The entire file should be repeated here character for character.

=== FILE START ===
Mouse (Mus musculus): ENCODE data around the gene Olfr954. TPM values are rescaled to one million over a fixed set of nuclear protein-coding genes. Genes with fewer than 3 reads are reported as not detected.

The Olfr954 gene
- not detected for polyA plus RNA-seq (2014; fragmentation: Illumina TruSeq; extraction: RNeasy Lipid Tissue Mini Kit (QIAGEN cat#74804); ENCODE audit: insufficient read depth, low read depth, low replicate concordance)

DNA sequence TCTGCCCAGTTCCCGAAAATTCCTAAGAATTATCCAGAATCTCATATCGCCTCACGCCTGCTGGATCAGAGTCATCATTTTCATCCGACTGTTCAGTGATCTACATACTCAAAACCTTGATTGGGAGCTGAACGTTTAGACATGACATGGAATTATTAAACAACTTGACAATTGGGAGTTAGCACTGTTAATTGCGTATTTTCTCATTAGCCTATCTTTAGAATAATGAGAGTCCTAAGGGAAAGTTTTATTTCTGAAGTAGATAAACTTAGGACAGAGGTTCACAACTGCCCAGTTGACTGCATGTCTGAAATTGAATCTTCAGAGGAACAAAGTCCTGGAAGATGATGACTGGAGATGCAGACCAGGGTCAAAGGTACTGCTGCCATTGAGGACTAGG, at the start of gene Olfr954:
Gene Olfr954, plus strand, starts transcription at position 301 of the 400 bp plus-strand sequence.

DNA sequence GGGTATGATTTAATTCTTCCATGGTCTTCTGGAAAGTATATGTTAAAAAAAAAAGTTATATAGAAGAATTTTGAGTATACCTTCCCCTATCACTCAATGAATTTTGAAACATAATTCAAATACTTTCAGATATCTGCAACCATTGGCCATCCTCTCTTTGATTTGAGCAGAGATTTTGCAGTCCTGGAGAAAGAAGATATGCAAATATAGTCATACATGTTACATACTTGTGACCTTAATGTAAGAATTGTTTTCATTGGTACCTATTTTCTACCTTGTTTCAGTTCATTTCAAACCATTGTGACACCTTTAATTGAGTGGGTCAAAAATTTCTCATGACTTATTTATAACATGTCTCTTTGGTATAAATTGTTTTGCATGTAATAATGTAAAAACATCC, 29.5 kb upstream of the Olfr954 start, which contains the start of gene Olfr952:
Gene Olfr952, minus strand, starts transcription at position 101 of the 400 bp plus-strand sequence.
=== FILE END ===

Mouse (Mus musculus): ENCODE data around the gene Olfr954. TPM values are rescaled to one million over a fixed set of nuclear protein-coding genes. Genes with fewer than 3 reads are reported as not detected.

The Olfr954 gene
- not detected for polyA plus RNA-seq (2014; fragmentation: Illumina TruSeq; extraction: RNeasy Lipid Tissue Mini Kit (QIAGEN cat#74804); ENCODE audit: insufficient read depth, low read depth, low replicate concordance)

DNA sequence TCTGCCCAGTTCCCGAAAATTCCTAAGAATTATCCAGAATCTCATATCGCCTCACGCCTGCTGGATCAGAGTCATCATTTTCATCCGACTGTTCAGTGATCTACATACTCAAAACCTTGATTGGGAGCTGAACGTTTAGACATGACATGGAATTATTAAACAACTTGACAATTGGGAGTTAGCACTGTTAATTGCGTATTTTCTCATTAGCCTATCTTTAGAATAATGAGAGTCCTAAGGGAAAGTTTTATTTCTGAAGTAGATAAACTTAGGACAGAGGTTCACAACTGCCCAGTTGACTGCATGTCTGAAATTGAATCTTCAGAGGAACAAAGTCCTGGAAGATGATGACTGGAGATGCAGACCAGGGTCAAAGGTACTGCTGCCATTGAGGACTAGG, at the start of gene Olfr954:
Gene Olfr954, plus strand, starts transcription at position 301 of the 400 bp plus-strand sequence.

DNA sequence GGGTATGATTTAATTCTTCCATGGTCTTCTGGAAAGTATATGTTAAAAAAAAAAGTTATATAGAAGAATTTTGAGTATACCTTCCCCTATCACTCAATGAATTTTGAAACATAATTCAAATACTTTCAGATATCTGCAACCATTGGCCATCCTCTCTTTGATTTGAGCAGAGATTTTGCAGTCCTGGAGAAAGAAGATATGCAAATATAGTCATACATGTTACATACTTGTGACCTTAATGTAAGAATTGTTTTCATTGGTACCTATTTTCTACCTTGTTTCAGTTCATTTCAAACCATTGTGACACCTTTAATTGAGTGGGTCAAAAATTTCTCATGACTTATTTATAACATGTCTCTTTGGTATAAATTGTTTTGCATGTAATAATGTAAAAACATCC, 29.5 kb upstream of the Olfr954 start, which contains the start of gene Olfr952:
Gene Olfr952, minus strand, starts transcription at position 101 of the 400 bp plus-strand sequence.